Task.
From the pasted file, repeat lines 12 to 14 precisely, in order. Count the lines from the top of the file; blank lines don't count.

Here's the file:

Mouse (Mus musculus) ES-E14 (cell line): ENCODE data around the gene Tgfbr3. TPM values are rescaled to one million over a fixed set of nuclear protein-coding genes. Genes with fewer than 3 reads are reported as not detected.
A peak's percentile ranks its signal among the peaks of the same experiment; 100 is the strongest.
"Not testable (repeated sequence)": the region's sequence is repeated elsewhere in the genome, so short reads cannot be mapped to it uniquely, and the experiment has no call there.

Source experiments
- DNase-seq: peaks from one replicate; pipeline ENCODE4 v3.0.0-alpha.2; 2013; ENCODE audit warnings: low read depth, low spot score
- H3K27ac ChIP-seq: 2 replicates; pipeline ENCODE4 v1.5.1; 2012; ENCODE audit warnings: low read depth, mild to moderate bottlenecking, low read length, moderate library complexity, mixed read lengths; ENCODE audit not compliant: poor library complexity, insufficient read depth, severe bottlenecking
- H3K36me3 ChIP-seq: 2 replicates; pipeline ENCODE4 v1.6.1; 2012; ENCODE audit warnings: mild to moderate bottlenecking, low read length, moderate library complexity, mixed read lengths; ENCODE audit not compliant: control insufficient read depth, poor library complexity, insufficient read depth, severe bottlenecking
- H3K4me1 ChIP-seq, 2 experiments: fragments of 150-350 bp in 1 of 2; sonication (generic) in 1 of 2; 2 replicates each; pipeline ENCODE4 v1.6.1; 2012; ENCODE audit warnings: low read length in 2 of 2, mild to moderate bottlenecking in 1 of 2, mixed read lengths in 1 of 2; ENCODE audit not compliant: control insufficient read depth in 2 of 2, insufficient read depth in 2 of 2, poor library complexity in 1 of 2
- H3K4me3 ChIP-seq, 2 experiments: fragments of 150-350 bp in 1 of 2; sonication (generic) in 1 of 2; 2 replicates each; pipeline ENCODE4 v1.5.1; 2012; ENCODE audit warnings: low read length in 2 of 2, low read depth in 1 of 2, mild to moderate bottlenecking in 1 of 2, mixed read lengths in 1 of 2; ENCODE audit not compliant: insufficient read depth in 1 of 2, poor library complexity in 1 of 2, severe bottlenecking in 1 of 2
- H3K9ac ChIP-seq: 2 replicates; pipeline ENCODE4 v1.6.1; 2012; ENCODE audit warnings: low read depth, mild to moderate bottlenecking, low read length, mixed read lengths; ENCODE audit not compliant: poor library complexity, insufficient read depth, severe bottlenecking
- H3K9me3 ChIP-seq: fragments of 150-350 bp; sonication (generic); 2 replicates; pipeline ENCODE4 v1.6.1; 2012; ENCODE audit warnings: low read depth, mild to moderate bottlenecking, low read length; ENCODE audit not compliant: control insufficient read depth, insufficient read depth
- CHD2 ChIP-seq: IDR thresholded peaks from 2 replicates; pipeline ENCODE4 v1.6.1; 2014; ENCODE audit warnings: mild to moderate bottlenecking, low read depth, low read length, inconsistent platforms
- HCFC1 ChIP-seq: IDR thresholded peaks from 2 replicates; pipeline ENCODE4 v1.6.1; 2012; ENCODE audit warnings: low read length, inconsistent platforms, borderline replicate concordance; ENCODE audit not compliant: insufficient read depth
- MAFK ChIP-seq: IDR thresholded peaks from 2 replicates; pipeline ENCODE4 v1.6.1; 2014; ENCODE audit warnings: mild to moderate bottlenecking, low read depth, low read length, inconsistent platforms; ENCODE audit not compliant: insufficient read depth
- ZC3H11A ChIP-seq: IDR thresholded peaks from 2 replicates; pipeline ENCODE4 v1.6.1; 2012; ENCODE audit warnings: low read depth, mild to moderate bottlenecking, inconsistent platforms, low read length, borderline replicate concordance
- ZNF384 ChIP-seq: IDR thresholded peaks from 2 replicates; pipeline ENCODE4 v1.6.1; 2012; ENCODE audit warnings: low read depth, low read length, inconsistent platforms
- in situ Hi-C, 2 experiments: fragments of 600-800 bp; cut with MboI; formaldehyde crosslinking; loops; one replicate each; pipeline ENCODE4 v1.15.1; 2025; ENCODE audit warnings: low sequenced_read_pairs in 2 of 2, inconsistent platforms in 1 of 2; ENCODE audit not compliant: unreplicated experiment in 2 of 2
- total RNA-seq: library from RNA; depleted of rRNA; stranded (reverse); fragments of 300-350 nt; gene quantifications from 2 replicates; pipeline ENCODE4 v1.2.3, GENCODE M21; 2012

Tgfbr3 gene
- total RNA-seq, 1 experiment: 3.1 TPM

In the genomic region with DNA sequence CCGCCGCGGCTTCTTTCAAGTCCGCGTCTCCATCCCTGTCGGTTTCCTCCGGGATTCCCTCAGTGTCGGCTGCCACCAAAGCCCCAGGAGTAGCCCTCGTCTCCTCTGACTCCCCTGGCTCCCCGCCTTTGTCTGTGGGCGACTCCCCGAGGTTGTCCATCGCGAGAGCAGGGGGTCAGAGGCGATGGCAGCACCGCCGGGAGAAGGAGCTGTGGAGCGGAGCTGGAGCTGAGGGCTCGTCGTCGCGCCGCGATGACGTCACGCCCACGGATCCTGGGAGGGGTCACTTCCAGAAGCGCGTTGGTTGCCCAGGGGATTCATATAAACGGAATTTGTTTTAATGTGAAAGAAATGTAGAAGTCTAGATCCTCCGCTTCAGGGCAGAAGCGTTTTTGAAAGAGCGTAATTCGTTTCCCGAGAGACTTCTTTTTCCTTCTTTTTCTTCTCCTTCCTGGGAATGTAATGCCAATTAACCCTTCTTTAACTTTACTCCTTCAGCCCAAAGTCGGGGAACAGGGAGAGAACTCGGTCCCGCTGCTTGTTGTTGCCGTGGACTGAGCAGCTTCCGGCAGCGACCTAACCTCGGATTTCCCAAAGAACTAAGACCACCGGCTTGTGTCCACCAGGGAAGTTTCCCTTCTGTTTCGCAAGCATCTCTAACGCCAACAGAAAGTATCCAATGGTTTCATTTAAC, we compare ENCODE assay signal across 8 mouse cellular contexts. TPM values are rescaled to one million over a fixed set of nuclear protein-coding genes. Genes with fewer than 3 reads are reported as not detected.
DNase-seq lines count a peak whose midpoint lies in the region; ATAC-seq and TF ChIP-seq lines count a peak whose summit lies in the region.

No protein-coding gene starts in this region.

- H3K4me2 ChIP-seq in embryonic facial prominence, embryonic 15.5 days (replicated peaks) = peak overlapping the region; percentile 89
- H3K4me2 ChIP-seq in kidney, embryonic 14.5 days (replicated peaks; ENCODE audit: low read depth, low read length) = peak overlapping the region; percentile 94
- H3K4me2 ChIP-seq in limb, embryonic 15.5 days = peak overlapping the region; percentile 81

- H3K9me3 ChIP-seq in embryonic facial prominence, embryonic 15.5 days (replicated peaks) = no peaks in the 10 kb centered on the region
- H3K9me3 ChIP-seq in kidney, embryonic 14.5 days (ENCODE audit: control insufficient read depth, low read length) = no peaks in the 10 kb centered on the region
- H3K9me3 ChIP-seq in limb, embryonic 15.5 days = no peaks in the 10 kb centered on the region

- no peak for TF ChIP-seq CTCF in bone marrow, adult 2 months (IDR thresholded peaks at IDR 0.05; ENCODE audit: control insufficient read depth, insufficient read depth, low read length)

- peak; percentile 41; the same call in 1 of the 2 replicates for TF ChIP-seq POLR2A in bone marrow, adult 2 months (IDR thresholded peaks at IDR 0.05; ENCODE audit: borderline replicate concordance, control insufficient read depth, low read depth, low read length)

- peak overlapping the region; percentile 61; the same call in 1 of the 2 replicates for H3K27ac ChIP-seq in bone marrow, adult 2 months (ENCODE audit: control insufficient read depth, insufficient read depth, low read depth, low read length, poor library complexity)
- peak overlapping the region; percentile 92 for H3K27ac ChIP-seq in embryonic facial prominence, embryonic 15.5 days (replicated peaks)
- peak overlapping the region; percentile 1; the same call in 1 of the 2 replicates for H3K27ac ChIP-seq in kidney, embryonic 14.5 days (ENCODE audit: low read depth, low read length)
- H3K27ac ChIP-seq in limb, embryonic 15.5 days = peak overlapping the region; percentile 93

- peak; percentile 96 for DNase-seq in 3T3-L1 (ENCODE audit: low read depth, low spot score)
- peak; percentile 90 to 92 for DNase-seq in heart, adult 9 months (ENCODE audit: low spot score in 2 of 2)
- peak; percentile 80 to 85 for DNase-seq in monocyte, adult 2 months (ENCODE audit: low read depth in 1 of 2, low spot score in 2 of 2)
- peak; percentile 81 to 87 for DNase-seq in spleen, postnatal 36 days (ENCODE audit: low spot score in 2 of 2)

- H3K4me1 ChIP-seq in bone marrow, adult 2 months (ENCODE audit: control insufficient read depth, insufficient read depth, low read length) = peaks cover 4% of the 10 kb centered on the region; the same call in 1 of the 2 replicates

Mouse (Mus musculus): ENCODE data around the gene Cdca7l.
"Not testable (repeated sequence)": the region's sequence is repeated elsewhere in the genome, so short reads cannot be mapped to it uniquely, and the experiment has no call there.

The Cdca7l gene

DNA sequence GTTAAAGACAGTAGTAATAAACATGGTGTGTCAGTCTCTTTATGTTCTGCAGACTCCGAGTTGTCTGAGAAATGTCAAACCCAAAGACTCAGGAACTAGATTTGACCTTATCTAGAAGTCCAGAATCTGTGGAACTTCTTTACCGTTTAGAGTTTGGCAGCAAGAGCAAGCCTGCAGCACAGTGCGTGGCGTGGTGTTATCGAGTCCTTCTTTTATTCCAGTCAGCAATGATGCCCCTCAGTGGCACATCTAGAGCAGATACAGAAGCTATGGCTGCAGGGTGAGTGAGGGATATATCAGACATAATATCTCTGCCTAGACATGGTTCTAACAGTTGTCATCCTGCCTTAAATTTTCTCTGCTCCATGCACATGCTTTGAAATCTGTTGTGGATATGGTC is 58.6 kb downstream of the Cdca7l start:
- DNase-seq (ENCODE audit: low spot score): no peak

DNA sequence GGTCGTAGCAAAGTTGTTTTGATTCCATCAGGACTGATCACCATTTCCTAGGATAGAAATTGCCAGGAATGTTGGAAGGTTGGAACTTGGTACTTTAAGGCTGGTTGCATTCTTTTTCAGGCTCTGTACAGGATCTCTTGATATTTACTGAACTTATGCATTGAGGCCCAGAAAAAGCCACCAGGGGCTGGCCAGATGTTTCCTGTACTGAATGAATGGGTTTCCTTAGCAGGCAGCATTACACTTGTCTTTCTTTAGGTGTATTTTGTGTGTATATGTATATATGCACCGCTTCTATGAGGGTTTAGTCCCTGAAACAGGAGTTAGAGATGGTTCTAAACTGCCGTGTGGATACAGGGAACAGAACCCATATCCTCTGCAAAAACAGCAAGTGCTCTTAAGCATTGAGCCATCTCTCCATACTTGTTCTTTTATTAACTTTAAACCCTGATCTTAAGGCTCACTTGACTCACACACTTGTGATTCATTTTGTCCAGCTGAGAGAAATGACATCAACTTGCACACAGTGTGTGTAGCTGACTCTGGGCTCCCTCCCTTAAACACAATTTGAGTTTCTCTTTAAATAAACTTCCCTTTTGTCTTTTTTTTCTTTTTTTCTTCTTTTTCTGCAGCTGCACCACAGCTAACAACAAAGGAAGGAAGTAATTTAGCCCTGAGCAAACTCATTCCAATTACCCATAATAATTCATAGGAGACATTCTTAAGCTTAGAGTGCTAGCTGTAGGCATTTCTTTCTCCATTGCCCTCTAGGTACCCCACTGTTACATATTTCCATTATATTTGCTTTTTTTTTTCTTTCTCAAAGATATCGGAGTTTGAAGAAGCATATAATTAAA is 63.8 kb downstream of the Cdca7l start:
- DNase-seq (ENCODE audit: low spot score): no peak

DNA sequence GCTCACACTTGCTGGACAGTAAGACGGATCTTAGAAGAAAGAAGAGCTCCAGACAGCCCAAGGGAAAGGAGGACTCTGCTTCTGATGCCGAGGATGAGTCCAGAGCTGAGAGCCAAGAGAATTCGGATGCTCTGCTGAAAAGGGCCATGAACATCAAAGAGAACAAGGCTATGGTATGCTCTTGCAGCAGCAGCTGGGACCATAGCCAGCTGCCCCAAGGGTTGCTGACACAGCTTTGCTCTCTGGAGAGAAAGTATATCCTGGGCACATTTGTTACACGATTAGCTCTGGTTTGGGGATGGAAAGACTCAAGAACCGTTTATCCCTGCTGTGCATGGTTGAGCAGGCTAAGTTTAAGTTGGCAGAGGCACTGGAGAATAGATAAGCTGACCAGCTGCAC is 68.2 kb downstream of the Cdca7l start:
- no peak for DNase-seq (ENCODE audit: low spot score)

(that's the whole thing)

- CHD2 ChIP-seq: IDR thresholded peaks from 2 replicates; pipeline ENCODE4 v1.6.1; 2014; ENCODE audit warnings: mild to moderate bottlenecking, low read depth, low read length, inconsistent platforms
- HCFC1 ChIP-seq: IDR thresholded peaks from 2 replicates; pipeline ENCODE4 v1.6.1; 2012; ENCODE audit warnings: low read length, inconsistent platforms, borderline replicate concordance; ENCODE audit not compliant: insufficient read depth
- MAFK ChIP-seq: IDR thresholded peaks from 2 replicates; pipeline ENCODE4 v1.6.1; 2014; ENCODE audit warnings: mild to moderate bottlenecking, low read depth, low read length, inconsistent platforms; ENCODE audit not compliant: insufficient read depth